The Suffolk County Legislature Tuesday night approved the formation of a maternal mortality task force to examine why so many women, especially Black women, die from pregnancy, childbirth and labor complications.
The 15-person task force will recommend ways to reduce deaths and disparities for women of color as Long Island’s maternal death rate exceeds the national average and Black women in New York are three times more likely to die. The legislation passed unanimously.
"The terrible reality is the majority of deaths of African-American women are preventable," said Hughette Clarke, a member of the Women's Diversity Network. "This is a disgrace and must change."
The United States ranks 46th in the world for maternal mortality and had rates more than double in three decades, data shows. About 700 U.S. women die annually from pregnancy or delivery complications, and more than 50,000 suffer potentially life-threatening complications, according to the U.S. Centers for Disease Control.
On Long Island, 18 women died from pregnancy and labor complications between 2014 and 2016, according to the most recent state data available. That’s more deaths than in the mid-Hudson region, which includes Westchester, which had nearly the same number of births but only eight women died.
Long Island’s maternal mortality rate is 20 per 100,000 live births, just below the state average of 20.4 but above the national average of 17.3.
Nassau’s rate is 25.6 and Suffolk’s is 14.9.
The death rate is even worse for Black women, regardless of their income or education level, researchers said.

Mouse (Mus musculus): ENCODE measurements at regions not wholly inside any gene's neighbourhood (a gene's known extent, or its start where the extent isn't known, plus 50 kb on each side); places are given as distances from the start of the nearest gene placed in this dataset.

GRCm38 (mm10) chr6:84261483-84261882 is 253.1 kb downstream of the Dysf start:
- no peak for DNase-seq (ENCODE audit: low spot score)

In New York State, the Black maternal mortality rate was 51.6 per 100,000 live births, compared to 15.9 for white women for 2014 to 2016, according to the most recently available state data. In New York City, Black women are 12 times more likely to die than white women.
Legis. Jason Richberg (D-West Babylon) said he proposed the task force after seeing the mortality and morbidity statistics, which "brought home" the experiences of friends and family who had labor complications.
"There are real people behind these numbers," Richberg said.
Black women are more likely to suffer conditions that lead to maternal mortality and morbidity, including worse health care access and chronic health conditions exacerbated by "toxic stress" from historical racism, said Martine Hackett, a Hofstra University professor who researches maternal and infant mortality.
They are also more likely to face medical racism, including the false belief that people of different races have biological differences and that Black women experience less pain, Hackett said.
"I hear from Black women all the time they’ve experienced racism, disrespect, implicit bias and microaggression from their doctors," said Shanequa Levin, founder of the Women’s Diversity Network, which launched its own infant and maternal mortality task force earlier this year. "They say no one listens to them or believes them when they say something is wrong."
Long Island’s own history plays a role in the disparities, too, Hackett said.
"Racial residential segregation is a key factor" in disparate health outcomes, "which is why I would argue you see this in particular in a place like Long Island," Hackett said.
Advocates said outcomes could be improved by increasing birth preparedness, training more medical workers on implicit bias, enhancing postpartum care, adding more community health workers and improving access to doulas and transportation options to medical appointments, especially on the East End.
New York State launched its own maternal mortality task force in 2018. It recommended increasing funding for implicit bias training at hospitals and midwives.
The Suffolk task force, if passed, would be composed of health officials, medical practitioners, advocates, a midwife and a doula. It would hold two listening sessions a year and issue recommendations every two years.